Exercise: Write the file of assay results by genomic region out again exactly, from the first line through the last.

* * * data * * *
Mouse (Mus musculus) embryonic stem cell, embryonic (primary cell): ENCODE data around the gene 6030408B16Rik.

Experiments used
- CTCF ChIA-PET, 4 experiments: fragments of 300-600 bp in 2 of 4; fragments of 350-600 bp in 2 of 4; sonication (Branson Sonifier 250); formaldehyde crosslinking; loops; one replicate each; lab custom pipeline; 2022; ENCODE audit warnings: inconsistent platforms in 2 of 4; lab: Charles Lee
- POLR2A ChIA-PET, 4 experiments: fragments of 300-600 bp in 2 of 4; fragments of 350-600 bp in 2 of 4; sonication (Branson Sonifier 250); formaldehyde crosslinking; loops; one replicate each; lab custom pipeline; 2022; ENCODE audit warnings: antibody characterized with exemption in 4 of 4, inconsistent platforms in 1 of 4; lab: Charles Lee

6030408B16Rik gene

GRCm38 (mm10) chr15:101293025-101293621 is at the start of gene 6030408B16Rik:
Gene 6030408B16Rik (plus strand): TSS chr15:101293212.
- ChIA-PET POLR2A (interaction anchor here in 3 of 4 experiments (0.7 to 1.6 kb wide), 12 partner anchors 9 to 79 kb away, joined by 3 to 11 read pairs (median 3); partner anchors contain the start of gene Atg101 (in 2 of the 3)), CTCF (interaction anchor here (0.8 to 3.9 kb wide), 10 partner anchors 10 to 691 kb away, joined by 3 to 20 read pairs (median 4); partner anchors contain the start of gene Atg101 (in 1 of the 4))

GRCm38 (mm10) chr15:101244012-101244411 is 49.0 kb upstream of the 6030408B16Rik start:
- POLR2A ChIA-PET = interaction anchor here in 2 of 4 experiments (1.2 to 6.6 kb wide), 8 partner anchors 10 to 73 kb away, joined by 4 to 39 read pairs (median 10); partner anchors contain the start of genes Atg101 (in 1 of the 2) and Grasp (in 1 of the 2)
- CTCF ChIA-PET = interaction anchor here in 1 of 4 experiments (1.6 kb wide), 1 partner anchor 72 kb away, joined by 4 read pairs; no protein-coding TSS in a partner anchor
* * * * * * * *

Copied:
Mouse (Mus musculus) embryonic stem cell, embryonic (primary cell): ENCODE data around the gene 6030408B16Rik.

Experiments used
- CTCF ChIA-PET, 4 experiments: fragments of 300-600 bp in 2 of 4; fragments of 350-600 bp in 2 of 4; sonication (Branson Sonifier 250); formaldehyde crosslinking; loops; one replicate each; lab custom pipeline; 2022; ENCODE audit warnings: inconsistent platforms in 2 of 4; lab: Charles Lee
- POLR2A ChIA-PET, 4 experiments: fragments of 300-600 bp in 2 of 4; fragments of 350-600 bp in 2 of 4; sonication (Branson Sonifier 250); formaldehyde crosslinking; loops; one replicate each; lab custom pipeline; 2022; ENCODE audit warnings: antibody characterized with exemption in 4 of 4, inconsistent platforms in 1 of 4; lab: Charles Lee

6030408B16Rik gene

GRCm38 (mm10) chr15:101293025-101293621 is at the start of gene 6030408B16Rik:
Gene 6030408B16Rik (plus strand): TSS chr15:101293212.
- ChIA-PET POLR2A (interaction anchor here in 3 of 4 experiments (0.7 to 1.6 kb wide), 12 partner anchors 9 to 79 kb away, joined by 3 to 11 read pairs (median 3); partner anchors contain the start of gene Atg101 (in 2 of the 3)), CTCF (interaction anchor here (0.8 to 3.9 kb wide), 10 partner anchors 10 to 691 kb away, joined by 3 to 20 read pairs (median 4); partner anchors contain the start of gene Atg101 (in 1 of the 4))

GRCm38 (mm10) chr15:101244012-101244411 is 49.0 kb upstream of the 6030408B16Rik start:
- POLR2A ChIA-PET = interaction anchor here in 2 of 4 experiments (1.2 to 6.6 kb wide), 8 partner anchors 10 to 73 kb away, joined by 4 to 39 read pairs (median 10); partner anchors contain the start of genes Atg101 (in 1 of the 2) and Grasp (in 1 of the 2)
- CTCF ChIA-PET = interaction anchor here in 1 of 4 experiments (1.6 kb wide), 1 partner anchor 72 kb away, joined by 4 read pairs; no protein-coding TSS in a partner anchor